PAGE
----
Thinking Vegan (Even When You’re Not)!
First, you don’t have to be a vegetarian to read this article. You need only understand that every action (food put into our mouths) has a reaction (our bodies biological processes). At the age of 13 I decided it was time to spread my wings, voice my independence, and exert my dominance in the household when it came to decide what would be on my plate. It was my first bout with “vegetarianism” and trying on a new health trend for myself. Why? Well one may conclude that as an aspiring dietitian my intuition geared me towards the tasty morsels of phytonutrients, antioxidants, and vitamin rich face-free foods staring at me on my plate, right?
Just Kidding. I know you didn’t really presume my passion for wellness emerged prior to my capacity to even navigate four on the flour and successfully apply mascara. No. Back then my thinking lingered a little more on the lines of “I have a dog. I like my dog so why should I eat animals?” That was really all the logic I needed back in the day. However, as my carnivorous counter-thinking friends have so avidly informed me, this is hardly even logical as… we don’t eat dogs here.
Regardless of the roads we take to get where we are today, there were the invaluable lessons I learned alongside my defiant episode of vegetarianism which ended up extended over an 8-year durationn First and foremost, I learned what the hec tofu was! I also learned a little about malnutrition.
My mother used to joke, “You’re the only vegetarian I’ve ever met that refuses to eat a vegetable.” And she was right! My existence basically was sustained on cheese pizza (I was vegetarian, not vegan), eggs, and vegan commercially produced products. Also, did you know McDonalds fries are vegetarian? I landed myself in a state of iron deficiency anemia, poor athletic performance, and a continuous lack of energy. I was also underweight, and I’d imagine a few lasting repercussions may potentially rear their evil head as I get older.
I joined my carnivorous friends for a brief bout in adulthood. During this time, I experimented with eating meat, but keeping it low-key by subbing in vegan products. last year I resumed a mostly vegan diet (except the right, nutritionally adequate way). Surprisingly, this was extremely easy after familiarizing myself with foods most people have never heard of in my teens.
I have a strict rule now that I don’t put anything into my body that doesn’t “do” something for me. So, here’s what that looks like if you don’t want to become a vegan but you want to hinge onto some of those fancy health perks. 3 ounces of beef gives you a whole bunch of stuff you need, protein, B12, zinc, magnesium, the works. You need that stuff (though I’m not saying it’s impossible to get through non-meat choices, it just requires a little more concentration). What you don’t need is a lot of that stuff (meat that is). In nutrition, enough is as good as a feast.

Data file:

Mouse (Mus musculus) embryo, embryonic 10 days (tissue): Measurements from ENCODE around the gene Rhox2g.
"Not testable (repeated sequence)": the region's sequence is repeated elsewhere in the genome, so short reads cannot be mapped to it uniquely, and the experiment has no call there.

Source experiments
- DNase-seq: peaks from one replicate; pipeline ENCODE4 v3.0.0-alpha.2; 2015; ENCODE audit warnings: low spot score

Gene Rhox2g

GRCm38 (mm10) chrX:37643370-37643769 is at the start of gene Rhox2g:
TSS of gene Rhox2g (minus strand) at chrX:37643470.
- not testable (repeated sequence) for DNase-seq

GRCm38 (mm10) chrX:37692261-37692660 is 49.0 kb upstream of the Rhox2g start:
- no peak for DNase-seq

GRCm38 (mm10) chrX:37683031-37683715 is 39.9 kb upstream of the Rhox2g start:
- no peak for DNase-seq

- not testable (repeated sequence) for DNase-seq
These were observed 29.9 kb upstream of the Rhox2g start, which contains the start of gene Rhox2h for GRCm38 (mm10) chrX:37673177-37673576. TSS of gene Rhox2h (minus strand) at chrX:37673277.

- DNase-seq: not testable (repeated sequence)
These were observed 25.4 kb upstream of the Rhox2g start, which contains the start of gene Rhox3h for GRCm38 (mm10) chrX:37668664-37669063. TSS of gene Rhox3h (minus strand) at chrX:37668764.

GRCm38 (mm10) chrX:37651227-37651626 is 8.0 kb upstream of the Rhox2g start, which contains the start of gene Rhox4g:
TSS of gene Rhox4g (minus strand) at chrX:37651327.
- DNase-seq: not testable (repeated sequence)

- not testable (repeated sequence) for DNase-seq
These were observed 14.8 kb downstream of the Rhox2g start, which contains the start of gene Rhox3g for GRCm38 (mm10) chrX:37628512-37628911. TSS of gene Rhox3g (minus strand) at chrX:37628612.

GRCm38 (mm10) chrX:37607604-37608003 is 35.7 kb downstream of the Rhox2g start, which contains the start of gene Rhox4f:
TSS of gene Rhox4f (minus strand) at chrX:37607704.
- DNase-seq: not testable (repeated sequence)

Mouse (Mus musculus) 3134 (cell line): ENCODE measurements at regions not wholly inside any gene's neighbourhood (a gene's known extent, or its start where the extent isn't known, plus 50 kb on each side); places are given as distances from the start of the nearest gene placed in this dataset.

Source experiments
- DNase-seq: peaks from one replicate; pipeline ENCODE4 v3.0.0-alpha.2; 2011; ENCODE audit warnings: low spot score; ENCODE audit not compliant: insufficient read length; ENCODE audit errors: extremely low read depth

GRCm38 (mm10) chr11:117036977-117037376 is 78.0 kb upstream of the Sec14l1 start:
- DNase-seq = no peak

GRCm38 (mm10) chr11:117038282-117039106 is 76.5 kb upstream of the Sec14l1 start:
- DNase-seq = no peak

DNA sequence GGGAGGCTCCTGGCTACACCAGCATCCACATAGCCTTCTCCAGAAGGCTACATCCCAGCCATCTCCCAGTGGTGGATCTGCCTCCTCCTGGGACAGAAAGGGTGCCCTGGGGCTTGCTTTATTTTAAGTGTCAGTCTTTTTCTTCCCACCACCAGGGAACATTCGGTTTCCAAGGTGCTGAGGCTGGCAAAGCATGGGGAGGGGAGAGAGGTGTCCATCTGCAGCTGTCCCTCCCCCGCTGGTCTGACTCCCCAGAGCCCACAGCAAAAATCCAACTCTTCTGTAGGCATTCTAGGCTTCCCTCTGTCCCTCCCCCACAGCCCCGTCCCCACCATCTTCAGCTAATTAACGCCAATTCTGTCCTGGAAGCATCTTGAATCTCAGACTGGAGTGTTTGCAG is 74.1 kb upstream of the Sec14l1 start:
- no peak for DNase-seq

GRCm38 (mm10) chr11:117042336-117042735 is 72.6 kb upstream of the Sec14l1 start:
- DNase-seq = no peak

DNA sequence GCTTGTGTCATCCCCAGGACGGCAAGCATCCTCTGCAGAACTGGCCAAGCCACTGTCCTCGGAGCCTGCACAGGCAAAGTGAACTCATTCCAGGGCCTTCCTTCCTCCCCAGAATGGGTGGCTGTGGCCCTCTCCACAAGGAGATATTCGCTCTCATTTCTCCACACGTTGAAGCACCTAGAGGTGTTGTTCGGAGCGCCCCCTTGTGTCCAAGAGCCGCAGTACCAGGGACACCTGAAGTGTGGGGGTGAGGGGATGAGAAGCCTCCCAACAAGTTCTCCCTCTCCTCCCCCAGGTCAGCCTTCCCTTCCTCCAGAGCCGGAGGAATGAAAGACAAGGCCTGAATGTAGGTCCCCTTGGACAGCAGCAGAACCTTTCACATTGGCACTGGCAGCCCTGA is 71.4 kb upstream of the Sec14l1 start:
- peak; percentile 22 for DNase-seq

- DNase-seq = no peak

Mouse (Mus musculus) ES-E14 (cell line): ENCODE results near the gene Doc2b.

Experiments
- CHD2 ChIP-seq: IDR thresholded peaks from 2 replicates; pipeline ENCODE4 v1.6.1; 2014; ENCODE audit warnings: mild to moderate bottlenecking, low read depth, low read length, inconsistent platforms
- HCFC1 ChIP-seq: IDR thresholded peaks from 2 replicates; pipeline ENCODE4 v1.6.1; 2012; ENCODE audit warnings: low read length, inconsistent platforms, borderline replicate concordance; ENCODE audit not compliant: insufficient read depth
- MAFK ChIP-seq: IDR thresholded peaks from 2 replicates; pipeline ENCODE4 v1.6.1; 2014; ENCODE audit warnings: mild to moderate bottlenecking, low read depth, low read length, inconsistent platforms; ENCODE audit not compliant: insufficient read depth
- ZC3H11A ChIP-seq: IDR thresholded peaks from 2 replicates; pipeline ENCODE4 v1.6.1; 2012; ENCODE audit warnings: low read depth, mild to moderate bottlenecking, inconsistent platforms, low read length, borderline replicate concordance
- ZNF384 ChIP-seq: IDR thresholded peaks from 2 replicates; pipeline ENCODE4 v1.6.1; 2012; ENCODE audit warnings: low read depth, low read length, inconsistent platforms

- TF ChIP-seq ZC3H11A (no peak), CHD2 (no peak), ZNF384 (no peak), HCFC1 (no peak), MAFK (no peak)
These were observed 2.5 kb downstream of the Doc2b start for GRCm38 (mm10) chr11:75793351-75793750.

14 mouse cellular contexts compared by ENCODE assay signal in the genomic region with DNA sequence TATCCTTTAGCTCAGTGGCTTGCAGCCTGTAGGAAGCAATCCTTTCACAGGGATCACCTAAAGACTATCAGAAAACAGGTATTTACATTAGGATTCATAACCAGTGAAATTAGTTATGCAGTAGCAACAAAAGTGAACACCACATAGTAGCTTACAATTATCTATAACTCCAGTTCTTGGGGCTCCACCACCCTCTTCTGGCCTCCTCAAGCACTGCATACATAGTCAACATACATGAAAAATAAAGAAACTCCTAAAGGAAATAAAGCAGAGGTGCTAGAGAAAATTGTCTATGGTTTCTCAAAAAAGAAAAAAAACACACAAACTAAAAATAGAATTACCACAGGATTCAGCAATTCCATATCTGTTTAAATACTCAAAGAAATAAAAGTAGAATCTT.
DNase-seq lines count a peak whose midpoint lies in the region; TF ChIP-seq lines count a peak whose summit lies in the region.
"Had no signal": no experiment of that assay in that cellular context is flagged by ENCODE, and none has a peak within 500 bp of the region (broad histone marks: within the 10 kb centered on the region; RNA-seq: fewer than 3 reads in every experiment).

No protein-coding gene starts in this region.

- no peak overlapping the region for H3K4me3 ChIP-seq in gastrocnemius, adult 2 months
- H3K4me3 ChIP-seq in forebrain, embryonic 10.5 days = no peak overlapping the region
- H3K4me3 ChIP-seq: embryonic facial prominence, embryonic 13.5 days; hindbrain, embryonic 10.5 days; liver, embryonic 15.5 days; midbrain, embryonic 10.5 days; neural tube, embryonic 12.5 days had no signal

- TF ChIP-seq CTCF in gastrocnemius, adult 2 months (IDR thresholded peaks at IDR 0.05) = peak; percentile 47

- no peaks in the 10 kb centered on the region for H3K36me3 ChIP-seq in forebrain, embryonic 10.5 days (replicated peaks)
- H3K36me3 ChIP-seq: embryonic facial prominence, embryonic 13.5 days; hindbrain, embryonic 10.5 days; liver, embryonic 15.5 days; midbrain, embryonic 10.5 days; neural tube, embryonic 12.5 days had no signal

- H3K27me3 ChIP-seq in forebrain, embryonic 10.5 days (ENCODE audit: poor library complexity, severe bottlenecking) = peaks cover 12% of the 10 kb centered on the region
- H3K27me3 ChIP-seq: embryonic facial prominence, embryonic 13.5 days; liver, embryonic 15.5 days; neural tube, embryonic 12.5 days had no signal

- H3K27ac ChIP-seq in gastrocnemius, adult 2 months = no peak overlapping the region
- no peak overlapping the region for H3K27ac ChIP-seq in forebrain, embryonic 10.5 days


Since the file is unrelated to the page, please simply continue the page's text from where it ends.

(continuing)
As an emerging dietitian I learned the power of complimentary proteins (e.g. beans and rice) in which each food choice supplies what is called a “limiting amino acid.” When you hear the term "essential amino acids" that means we MUST obtain it in our diet because our bodies cannot make it. Meat contains all 9 in one spot, but non-meat proteins you have to get creative to get them in. when you hear the term "limiting amino acid", you know that choice must be combined with another food choice to get all of the amino acids your body needs. Choosing complementary foods is essential for ensuring our body has all the essential proteins needed to build tissues, make enzymes, sustain lean muscle tissue, and all that other good stuff.
If you really are vegan, or just want to get fancy, brewers (nutritional) yeast on everything. This is a product that naturally contains B12, a vitamin that is extremely hard to attain unless supplemented for the Vegan. It's is great on popcorn, and in stir fry's and soups. It supports neuron function (e.g. in our brains) which makes it pretty important. You may also try your hand at subbing out items like milk for soy for almond milk in recipes (sometimes omitting up to 2/3 of the calories here). Most of the time you wont be able to taste the difference unless it's a very creamy dish. Mushrooms also make an excellent alternative when it comes to texture for a non-meat dish.
Instead of adding extra beef, I usually recommend substituting things like tofu, textured vegetable protein, beans, or oatmeal in place of ½ of meat. Tofu is basically a magical mystery food that takes on the flavor of anything you put it in. Once you learn this trick its REALLY hard to mess it up. It also contains all of the essential amino acids we need in one spot (just like meat products)! Beef patties, pastas, tacos, lasagnas, and many other traditional meat dishes are the best dishes to start out with for the novice vegetarian adventurist because they have a powerful flavor already. Practicing these tricks will save you a ton of calories, fat, and saturated fat!
Being a vegan is kind of like being an artist. However, you can be an artist without being a vegan! I won’t lie to you and say it doesn’t take practice to acquire the skill. But in the end if done right you’ll typically find yourself with heaps of health benefits. This may include more energy, reduced risk for chronic diseases such as cancer, type II diabetes, hypertension and cardiovascular disease. Don’t take my word for it. Try it out and see how it feels (and most importantly, what it tastes like!).
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